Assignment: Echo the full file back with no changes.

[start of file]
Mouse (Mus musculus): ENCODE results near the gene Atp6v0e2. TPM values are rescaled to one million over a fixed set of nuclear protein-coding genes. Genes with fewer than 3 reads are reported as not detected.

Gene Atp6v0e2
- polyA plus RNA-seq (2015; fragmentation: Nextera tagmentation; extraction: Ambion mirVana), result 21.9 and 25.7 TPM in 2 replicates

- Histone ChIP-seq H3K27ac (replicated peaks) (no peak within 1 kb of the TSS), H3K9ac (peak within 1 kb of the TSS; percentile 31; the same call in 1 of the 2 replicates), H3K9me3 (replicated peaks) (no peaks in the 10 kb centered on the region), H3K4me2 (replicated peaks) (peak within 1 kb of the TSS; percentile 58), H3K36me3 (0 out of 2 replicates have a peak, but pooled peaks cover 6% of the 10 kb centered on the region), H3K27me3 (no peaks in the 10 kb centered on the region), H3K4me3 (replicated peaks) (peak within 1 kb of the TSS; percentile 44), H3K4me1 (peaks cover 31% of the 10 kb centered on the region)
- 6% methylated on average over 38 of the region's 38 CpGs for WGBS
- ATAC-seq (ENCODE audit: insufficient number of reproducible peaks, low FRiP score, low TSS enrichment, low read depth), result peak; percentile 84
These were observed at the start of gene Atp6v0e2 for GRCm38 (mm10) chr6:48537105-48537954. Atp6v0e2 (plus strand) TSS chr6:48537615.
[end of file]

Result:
Mouse (Mus musculus): ENCODE results near the gene Atp6v0e2. TPM values are rescaled to one million over a fixed set of nuclear protein-coding genes. Genes with fewer than 3 reads are reported as not detected.

Gene Atp6v0e2
- polyA plus RNA-seq (2015; fragmentation: Nextera tagmentation; extraction: Ambion mirVana), result 21.9 and 25.7 TPM in 2 replicates

- Histone ChIP-seq H3K27ac (replicated peaks) (no peak within 1 kb of the TSS), H3K9ac (peak within 1 kb of the TSS; percentile 31; the same call in 1 of the 2 replicates), H3K9me3 (replicated peaks) (no peaks in the 10 kb centered on the region), H3K4me2 (replicated peaks) (peak within 1 kb of the TSS; percentile 58), H3K36me3 (0 out of 2 replicates have a peak, but pooled peaks cover 6% of the 10 kb centered on the region), H3K27me3 (no peaks in the 10 kb centered on the region), H3K4me3 (replicated peaks) (peak within 1 kb of the TSS; percentile 44), H3K4me1 (peaks cover 31% of the 10 kb centered on the region)
- 6% methylated on average over 38 of the region's 38 CpGs for WGBS
- ATAC-seq (ENCODE audit: insufficient number of reproducible peaks, low FRiP score, low TSS enrichment, low read depth), result peak; percentile 84
These were observed at the start of gene Atp6v0e2 for GRCm38 (mm10) chr6:48537105-48537954. Atp6v0e2 (plus strand) TSS chr6:48537615.